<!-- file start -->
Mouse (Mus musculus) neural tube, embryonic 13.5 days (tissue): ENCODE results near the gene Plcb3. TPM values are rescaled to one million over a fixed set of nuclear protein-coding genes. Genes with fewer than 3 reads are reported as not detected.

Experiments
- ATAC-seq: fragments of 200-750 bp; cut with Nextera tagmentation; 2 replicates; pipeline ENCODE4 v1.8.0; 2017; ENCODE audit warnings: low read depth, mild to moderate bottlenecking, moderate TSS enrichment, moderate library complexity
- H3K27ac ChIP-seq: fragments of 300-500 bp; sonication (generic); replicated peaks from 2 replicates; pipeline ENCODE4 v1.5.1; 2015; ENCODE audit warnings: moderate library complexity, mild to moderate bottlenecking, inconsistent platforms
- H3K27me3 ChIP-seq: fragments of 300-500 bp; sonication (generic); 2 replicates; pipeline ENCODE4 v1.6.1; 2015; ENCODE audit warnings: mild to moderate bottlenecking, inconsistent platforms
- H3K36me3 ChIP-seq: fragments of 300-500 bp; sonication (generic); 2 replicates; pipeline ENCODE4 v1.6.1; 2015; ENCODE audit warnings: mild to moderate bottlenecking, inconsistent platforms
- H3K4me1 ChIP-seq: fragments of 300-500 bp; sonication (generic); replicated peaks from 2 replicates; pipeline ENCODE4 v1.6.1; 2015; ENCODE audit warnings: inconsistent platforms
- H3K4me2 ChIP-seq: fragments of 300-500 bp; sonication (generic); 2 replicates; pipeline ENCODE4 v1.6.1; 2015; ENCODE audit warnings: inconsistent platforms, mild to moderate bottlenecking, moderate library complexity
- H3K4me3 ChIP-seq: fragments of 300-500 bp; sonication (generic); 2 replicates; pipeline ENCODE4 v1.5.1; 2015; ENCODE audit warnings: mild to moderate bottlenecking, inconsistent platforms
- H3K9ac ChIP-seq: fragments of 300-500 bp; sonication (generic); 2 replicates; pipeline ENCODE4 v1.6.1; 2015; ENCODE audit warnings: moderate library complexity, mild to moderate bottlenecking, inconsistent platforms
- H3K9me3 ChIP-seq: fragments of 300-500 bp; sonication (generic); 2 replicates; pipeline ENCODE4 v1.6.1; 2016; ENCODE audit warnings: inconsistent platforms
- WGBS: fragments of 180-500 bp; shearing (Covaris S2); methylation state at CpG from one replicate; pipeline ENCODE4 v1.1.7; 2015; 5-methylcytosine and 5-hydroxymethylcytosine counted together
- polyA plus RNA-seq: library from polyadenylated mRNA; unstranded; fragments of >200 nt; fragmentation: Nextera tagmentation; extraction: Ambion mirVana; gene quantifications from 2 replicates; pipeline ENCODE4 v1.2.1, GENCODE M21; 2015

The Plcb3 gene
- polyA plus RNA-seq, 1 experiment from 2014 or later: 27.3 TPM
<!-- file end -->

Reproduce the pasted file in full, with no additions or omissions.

Mouse (Mus musculus) neural tube, embryonic 13.5 days (tissue): ENCODE results near the gene Plcb3. TPM values are rescaled to one million over a fixed set of nuclear protein-coding genes. Genes with fewer than 3 reads are reported as not detected.

Experiments
- ATAC-seq: fragments of 200-750 bp; cut with Nextera tagmentation; 2 replicates; pipeline ENCODE4 v1.8.0; 2017; ENCODE audit warnings: low read depth, mild to moderate bottlenecking, moderate TSS enrichment, moderate library complexity
- H3K27ac ChIP-seq: fragments of 300-500 bp; sonication (generic); replicated peaks from 2 replicates; pipeline ENCODE4 v1.5.1; 2015; ENCODE audit warnings: moderate library complexity, mild to moderate bottlenecking, inconsistent platforms
- H3K27me3 ChIP-seq: fragments of 300-500 bp; sonication (generic); 2 replicates; pipeline ENCODE4 v1.6.1; 2015; ENCODE audit warnings: mild to moderate bottlenecking, inconsistent platforms
- H3K36me3 ChIP-seq: fragments of 300-500 bp; sonication (generic); 2 replicates; pipeline ENCODE4 v1.6.1; 2015; ENCODE audit warnings: mild to moderate bottlenecking, inconsistent platforms
- H3K4me1 ChIP-seq: fragments of 300-500 bp; sonication (generic); replicated peaks from 2 replicates; pipeline ENCODE4 v1.6.1; 2015; ENCODE audit warnings: inconsistent platforms
- H3K4me2 ChIP-seq: fragments of 300-500 bp; sonication (generic); 2 replicates; pipeline ENCODE4 v1.6.1; 2015; ENCODE audit warnings: inconsistent platforms, mild to moderate bottlenecking, moderate library complexity
- H3K4me3 ChIP-seq: fragments of 300-500 bp; sonication (generic); 2 replicates; pipeline ENCODE4 v1.5.1; 2015; ENCODE audit warnings: mild to moderate bottlenecking, inconsistent platforms
- H3K9ac ChIP-seq: fragments of 300-500 bp; sonication (generic); 2 replicates; pipeline ENCODE4 v1.6.1; 2015; ENCODE audit warnings: moderate library complexity, mild to moderate bottlenecking, inconsistent platforms
- H3K9me3 ChIP-seq: fragments of 300-500 bp; sonication (generic); 2 replicates; pipeline ENCODE4 v1.6.1; 2016; ENCODE audit warnings: inconsistent platforms
- WGBS: fragments of 180-500 bp; shearing (Covaris S2); methylation state at CpG from one replicate; pipeline ENCODE4 v1.1.7; 2015; 5-methylcytosine and 5-hydroxymethylcytosine counted together
- polyA plus RNA-seq: library from polyadenylated mRNA; unstranded; fragments of >200 nt; fragmentation: Nextera tagmentation; extraction: Ambion mirVana; gene quantifications from 2 replicates; pipeline ENCODE4 v1.2.1, GENCODE M21; 2015

The Plcb3 gene
- polyA plus RNA-seq, 1 experiment from 2014 or later: 27.3 TPM